5. Photodynamic therapy with water-soluble phtalocyanines against bacterial biofilms in teeth root canals

    NASA Astrophysics Data System (ADS)

    Gergova, Raina; Georgieva, Tzvetelina; Angelov, Ivan; Mantareva, Vanya; Valkanov, Serjoga; Mitov, Ivan; Dimitrov, Slavcho

    2012-06-01

    The study presents the PDT with metal phthalocyanines on biofilms grown in root canals of ten representatives of the Gram-positive and the Gram-negative bacterial species and a fungus Candida albicans which cause aqute teeth infections in root canals.. The extracted human single-root teeth infected for 48 h with microorganisms in conditions to form biofilms of the above pathogens were PDT treated. The stage of biofilm formation and PDT effect of the samples of the teeth were determined by the scaning electron microscopy and with standard microbial tests. The PDT treating procedure included 10 min incubation with the respected phthalocyanine and irradiated with 660 nm Diode laser for 10 min. The most strongly antibacterial activity was achieved with zinc(II) phthalocyanine (ZnPc) against Enterococcus faecalis, Staphylococcus aureus and Moraxella catarrhalis. The other Gram-negative bacteria and Candida albicans were 10-100 times more resistant than the Gram-positive species. The Gram-negative Moraxella catarrhalis and Acinetobacter baumannii were more sensitive than the enterobacteria, but eradication of Pseudomonas aeruginosa in biofilm was insignificant. The influence of the stage of biofilm formation and the initial conditions (bacterial density, photosensitizer concentration and energy fluence of radiation) to the obtained level of inactivation of biofilms was investigated. The PDT with ZnPc photosensitizers show a powerful antimicrobial activity against the most frequent pathogens in endodontic infections and this method for inactivation of pathogens may be used with sucsses for treatment of the bacterial biofilms in the root canals.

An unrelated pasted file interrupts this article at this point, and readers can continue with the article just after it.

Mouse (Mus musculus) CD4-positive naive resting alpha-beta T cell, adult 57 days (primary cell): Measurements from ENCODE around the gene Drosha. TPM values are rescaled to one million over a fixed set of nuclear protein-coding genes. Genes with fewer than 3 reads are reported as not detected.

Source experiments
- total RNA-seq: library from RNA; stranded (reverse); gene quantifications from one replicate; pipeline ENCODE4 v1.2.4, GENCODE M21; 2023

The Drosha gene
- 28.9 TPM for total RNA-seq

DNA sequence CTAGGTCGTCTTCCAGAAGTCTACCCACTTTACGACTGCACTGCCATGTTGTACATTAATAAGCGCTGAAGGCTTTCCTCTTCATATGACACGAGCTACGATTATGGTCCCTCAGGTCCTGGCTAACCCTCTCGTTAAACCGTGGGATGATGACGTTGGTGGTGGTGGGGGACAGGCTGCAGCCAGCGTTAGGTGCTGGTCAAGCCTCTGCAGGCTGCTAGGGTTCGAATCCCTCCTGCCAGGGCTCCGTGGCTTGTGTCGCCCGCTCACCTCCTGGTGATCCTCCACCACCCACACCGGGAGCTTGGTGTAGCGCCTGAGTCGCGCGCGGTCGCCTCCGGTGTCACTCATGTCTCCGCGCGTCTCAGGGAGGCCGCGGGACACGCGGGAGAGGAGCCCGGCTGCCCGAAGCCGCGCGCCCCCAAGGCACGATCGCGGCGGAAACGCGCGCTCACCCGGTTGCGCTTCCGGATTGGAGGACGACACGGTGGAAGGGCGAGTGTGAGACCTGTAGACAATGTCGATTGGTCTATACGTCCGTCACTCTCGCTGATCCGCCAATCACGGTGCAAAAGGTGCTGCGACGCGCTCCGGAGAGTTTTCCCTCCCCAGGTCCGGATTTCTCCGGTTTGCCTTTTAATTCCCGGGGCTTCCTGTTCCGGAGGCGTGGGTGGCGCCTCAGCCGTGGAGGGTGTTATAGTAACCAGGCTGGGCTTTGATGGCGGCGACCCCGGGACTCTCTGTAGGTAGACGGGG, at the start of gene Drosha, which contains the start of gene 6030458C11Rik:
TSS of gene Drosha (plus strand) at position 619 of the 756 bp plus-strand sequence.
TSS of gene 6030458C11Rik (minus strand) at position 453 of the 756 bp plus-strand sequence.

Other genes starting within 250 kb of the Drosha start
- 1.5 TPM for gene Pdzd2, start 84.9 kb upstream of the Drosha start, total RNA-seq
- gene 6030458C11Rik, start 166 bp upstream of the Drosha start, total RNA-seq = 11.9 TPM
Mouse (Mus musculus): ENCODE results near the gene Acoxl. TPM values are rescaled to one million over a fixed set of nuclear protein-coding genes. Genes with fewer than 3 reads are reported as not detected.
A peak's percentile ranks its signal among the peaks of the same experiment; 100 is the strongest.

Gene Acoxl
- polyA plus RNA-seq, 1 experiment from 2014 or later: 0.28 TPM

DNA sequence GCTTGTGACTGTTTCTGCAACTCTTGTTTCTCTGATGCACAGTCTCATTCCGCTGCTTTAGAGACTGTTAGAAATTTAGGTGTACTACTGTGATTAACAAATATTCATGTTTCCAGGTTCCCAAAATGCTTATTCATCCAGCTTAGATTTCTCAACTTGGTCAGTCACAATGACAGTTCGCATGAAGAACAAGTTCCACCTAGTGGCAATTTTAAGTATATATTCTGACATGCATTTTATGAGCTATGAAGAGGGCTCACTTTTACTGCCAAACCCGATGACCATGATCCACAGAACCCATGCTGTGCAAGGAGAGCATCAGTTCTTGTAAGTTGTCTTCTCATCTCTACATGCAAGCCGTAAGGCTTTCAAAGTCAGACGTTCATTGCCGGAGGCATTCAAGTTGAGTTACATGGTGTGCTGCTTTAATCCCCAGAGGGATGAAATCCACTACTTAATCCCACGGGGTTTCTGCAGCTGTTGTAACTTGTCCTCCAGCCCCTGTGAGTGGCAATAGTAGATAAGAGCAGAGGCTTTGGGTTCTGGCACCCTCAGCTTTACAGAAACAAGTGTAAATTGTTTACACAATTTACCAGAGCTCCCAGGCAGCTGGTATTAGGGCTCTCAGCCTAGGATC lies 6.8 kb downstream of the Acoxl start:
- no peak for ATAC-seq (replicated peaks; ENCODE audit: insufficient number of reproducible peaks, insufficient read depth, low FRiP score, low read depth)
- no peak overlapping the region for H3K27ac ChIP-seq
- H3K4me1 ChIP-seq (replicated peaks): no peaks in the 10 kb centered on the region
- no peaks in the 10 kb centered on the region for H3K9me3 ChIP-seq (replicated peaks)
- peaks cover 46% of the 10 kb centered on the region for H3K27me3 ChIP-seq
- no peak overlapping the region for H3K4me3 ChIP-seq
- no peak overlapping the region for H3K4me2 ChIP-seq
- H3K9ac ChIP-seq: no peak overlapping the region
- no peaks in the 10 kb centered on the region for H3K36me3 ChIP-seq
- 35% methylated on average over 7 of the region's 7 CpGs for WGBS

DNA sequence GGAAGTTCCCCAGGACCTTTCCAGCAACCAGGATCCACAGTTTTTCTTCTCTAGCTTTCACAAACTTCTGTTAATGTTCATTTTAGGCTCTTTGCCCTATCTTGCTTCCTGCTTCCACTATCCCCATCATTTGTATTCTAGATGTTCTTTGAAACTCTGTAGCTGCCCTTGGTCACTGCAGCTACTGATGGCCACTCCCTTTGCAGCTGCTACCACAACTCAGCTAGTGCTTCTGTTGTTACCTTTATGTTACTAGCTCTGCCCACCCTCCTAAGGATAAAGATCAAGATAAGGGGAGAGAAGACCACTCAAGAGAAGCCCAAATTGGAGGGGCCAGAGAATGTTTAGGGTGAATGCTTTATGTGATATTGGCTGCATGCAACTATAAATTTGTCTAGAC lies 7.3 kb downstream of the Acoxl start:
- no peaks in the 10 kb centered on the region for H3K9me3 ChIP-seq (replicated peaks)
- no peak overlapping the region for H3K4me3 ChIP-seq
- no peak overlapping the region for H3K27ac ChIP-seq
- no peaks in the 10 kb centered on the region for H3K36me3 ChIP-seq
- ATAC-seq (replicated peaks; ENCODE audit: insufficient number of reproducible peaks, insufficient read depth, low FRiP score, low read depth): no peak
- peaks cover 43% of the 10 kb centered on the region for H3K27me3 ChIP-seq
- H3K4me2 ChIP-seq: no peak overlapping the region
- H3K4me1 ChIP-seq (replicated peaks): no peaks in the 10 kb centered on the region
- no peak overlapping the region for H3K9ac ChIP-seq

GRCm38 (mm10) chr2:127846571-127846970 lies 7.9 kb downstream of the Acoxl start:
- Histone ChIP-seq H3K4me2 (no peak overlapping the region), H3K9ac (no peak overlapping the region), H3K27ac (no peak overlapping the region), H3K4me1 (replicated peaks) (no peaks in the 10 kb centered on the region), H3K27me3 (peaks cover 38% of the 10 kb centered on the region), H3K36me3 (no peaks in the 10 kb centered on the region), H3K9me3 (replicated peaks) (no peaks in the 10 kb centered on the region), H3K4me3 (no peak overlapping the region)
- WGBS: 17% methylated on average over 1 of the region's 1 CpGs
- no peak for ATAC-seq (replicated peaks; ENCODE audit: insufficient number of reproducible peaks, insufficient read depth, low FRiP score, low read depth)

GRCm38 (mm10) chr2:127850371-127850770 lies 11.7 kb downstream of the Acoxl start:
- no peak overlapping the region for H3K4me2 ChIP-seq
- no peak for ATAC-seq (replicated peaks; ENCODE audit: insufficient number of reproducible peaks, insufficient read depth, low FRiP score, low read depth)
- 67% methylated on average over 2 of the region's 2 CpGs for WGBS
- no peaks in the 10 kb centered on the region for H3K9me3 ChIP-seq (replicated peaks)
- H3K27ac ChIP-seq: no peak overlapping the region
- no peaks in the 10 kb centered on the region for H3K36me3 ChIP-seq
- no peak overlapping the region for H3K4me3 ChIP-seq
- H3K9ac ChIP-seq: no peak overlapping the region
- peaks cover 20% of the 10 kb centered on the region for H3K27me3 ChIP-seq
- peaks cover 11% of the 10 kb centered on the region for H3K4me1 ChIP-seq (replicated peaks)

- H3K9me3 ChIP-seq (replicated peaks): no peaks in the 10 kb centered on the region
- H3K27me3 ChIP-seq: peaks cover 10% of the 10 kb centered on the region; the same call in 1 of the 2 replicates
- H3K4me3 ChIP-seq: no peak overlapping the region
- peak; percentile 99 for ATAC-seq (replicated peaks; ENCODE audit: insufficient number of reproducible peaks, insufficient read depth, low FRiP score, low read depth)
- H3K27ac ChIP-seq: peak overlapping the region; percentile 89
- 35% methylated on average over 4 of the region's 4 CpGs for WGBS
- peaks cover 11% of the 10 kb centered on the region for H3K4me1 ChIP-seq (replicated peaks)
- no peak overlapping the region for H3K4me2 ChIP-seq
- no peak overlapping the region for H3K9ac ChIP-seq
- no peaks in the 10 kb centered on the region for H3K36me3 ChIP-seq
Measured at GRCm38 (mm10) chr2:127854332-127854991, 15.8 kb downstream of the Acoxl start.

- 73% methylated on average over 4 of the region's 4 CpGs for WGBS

6. Development of a multispecies biofilm community by four root canal bacteria.

    PubMed

    Chávez de Paz, Luis E

    2012-03-01